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# Changes between Version 23 and Version 24 of Documentation/Howto/OptimizeExternalApplications

Ignore:
Timestamp:
07/18/12 03:57:31 (10 years ago)
Comment:

updated documentation

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Unmodified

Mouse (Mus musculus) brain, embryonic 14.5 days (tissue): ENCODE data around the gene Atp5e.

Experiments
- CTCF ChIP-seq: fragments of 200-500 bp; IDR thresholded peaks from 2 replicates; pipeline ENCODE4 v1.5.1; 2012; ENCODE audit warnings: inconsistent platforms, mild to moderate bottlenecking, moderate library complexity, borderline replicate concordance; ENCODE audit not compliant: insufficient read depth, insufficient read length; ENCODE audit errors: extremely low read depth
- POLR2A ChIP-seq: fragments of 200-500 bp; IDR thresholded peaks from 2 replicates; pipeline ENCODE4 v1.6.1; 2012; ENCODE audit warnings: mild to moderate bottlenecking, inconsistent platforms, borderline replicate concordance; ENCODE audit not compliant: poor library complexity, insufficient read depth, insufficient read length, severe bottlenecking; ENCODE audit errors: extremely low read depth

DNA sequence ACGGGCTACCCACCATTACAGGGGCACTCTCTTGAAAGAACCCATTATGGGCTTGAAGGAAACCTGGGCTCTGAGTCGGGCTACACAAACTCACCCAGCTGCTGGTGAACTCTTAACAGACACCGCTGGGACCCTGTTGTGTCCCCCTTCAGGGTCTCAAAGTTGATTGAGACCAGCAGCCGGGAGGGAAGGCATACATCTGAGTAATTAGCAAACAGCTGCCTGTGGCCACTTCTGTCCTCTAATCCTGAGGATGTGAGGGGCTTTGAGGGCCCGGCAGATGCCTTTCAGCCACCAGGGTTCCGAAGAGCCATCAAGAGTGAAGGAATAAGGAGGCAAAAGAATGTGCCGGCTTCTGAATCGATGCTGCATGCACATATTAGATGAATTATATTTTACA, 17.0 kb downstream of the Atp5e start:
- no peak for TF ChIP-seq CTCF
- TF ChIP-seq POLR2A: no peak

v23 === Technology & Background === Among the many possibilities and technologies that have emerged to provide a base for performing "distributed computing" in a wide sense, one of the first technologies was Remote Procedure Call (RPC). The idea is very simple: Instead of calling a local procedure to do some kind of calculation, a procedure is called that is not defined within the same executable or one of its dependencies. The client thus is in some ways hands the parameters of the method to another program or server, waits for the computation and then reads back the return value. In such a broad sense this is how most web applications nowadays work and indeed it is not until the invention of Representational State Transfer (REST) that there was a revolutionary change from this early RPC paradigm. Recently [http://www.google.com Google], one of the biggest players in the world wide web released parts of their core RPC technologies to the general public. The framework that they call [http://code.google.com/p/protobuf/ Protocol Buffers] combines a domain specific language (DSL) for describing messages with an RPC framework that is used to pass these messages among different servers. The RPC framework itself is not released, but the DSL for describing messages and translating them to objects of several supported programming languages was released under the BSD license. Google directly supports C++, Java, and Python, but many developers have programmed ports of protocol buffers to different languages such as C#, Visual Basic, Objective C, Perl, Haskell, and [http://code.google.com/p/protobuf/wiki/ThirdPartyAddOns many more]. The [http://code.google.com/apis/protocolbuffers/docs/overview.html documentation] on protocol buffers is extremely helpful in understanding the framework. A similar framework called Thrift has evolved that backs the operation of [http://www.facebook.com Facebook] and was also released to the public. These technologies provide convenient ways to define messages, manipulate them, and serialize them to small sizes at high speeds. In HeuristicLab using remote procedure calls seems to fit very well with what we are trying to achieve in "exporting" the problem definition. The problem, to an optimizer, is basically the evaluation function and the solution representation is their common knowledge. A client is provided in HeuristicLab as well as a framework that enables developers to write a service which exposes the evaluation function to HeuristicLab. Using this service foreign language applications and problems can effectively communicate with HeuristicLab and have their parameters optimized by HeuristicLab's powerful optimization library. Please note that while we're talking about RPC, the provided frameworks are not compatible with the RPC standard, but are rather simplified to ease application. Think of RPC as a paradigm rather than a standard. Communication also requires a given media over which to exchange the information. So far HeuristicLab offers two choices for the underlying media: 1. The external program can be started as a process from HeuristicLab and the communication occurs via the process' stdin and stdout. This requires that the external program can be executed under Windows. If the developer controls the standard input and output streams and does not need to write or read other data through them, this might be a simple solution. 2. The external program is started independently from HeuristicLab and opens a TCP/IP port for communicating over a network. This is independent of the platform and a universal solution that should work in most cases. Regardless of the chosen media, the solution receiving and quality sending processes are abstracted from the developer through our service framework. For writing services, generally two types of services are supported by our framework: Push Service and Poll Service. It depends on the application which one of these is more suitable. If the developer is in charge of the control flow the push service seems plausible, if however the application flow cannot be fully controlled by the developer the poll service is the better suited option. === Push Service === As the name suggests when implementing a push service the solutions are pushed into the evaluation method. The developer has to provide a class that is able to perform the evaluation task. This class specifies a method that takes a SolutionMessage and returns a double value indicating the quality of the given solution. The method is called in a new thread whenever a new solution is received by the framework. === Poll Service === In this type the received solutions have to be polled. The service receives solutions in its own thread and puts them into a queue, waiting for the developer to process them. It provides two public methods, one that returns the next solution from the queue and blocks until a solution becomes available and another that sends the quality back to HeuristicLab. Recently [http://www.google.com Google], released parts of their core RPC technologies to the general public. The framework that they call [http://code.google.com/p/protobuf/ Protocol Buffers] combines a domain specific language (DSL) for describing messages within an RPC framework that is used to pass these messages among different servers. The RPC framework itself is not released, but the DSL for describing messages and translating them to objects of several supported programming languages was released under the BSD license. Google directly supports C++, Java, and Python, but many developers have programmed ports of protocol buffers to different languages such as C#, Visual Basic, Objective C, Perl, Haskell, and [http://code.google.com/p/protobuf/wiki/ThirdPartyAddOns many more]. The [http://code.google.com/apis/protocolbuffers/docs/overview.html documentation] on protocol buffers is extremely helpful in understanding the framework. Protocol buffers provide convenient ways to define messages, manipulate them, and serialize them to small sizes at high speeds. In HeuristicLab using remote procedure calls seems to fit very well with what we are trying to achieve in "exporting" the problem definition. The problem, to an optimizer, is basically the evaluation function and the solution representation is their common knowledge. A client is provided in HeuristicLab as well as a framework that enables developers to write a service which exposes the evaluation function to HeuristicLab. Using this service foreign language applications and problems can effectively communicate with HeuristicLab and have their parameters optimized by HeuristicLab's powerful optimization library. Communication also requires a given media over which to exchange the information and the preferred choice in HeuristicLab is to communicate via the TCP/IP network: The external program is started independently from HeuristicLab and opens a TCP/IP port for communicating over a network. Regardless of the chosen media, the solution receiving and quality sending processes are abstracted from the developer through our service framework. For writing services, generally two types of services are supported by our framework: Push Service and Poll Service. Generally, the poll service is a simple to use solution that should fit most needs. The implementation of these service frameworks are attached to the end of this page and are available in Java and in C# in binary as well as source code: * Download the [[attachment:HL3ExternalEvaluation.jar|Java JAR library]] (binary) * Download the [[attachment:HL3ExternalEvaluationCSharp.zip|C# library]] (binary) * Download the [[attachment:HeuristicLab.Problems.ExternalEvaluation (src).zip|Source code]] - useful for understanding how to use the library === Application Scenarios === {{{#!java public class RandomSocketPollEvaluator { public static void main(String[] args) { ServerSocketListenerFactory factory = new ServerSocketListenerFactory(8842); PollService service = new PollService(factory, 1); service.start(); public static void main(String[] args) { ServerSocketListenerFactory factory = new ServerSocketListenerFactory(8842); PollService service = new PollService(factory, 1); service.start(); Random random = new Random(); while (true) { SolutionMessage msg = service.getSolution(); double quality = 0; Random random = new Random(); while (true) { SolutionMessage msg = service.getSolution(); try { service.sendQuality(msg, random.nextDouble()); } catch (IOException e) { e.printStackTrace(); } // replace the line below to quality the quality quality = random.nextDouble(); // for the simple purpose here it's just a random number try { service.sendQuality(msg, quality); } catch (IOException e) { e.printStackTrace(); } } }}} This code shows a concrete example of how to use the !PollService and the ease of integrating this into an external java application. Using a !PushService is slightly different as can be seen in the following example. As mentioned it depends on the application which of the two possibilities is more suited. {{{#!java public class RandomSocketPushEvaluator { private PushService service; public static void main(String[] args) { RandomSocketPushEvaluator main = new RandomSocketPushEvaluator(); main.run(); System.out.println("Service is running, terminate by pressing or ."); System.console().readLine(); // note: you may not always have a console main.terminate(); } private void run() { ServerSocketListenerFactory factory = new ServerSocketListenerFactory(8842); service = new PushService(factory, 1, new RandomEvaluator()); service.start(); } private void terminate() { service.stop(); } private class RandomEvaluator implements IEvaluationService { Random random; public RandomEvaluator() { random = new Random(); } @Override public double evaluate(SolutionMessage msg) { return random.nextDouble(); } } } }}} This code shows a concrete example of how to use the !PollService and the ease of integrating this into an external java application. As of July 2012 you can also extend the quality message with own fields and transmit them back to HeuristicLab. If you provide a simple plugin with your own evaluator you may further process this information inside HeuristicLab, e.g. through an Analyzer that includes these in the results. The source code contains a simple plugin with an extended protocol buffer message that would add a repetition field to return the number of repetitions that have been performed. This is just for demo purposes, you can use add any number of extensions that you like. === Preparing an ExternalEvaluationProblem ===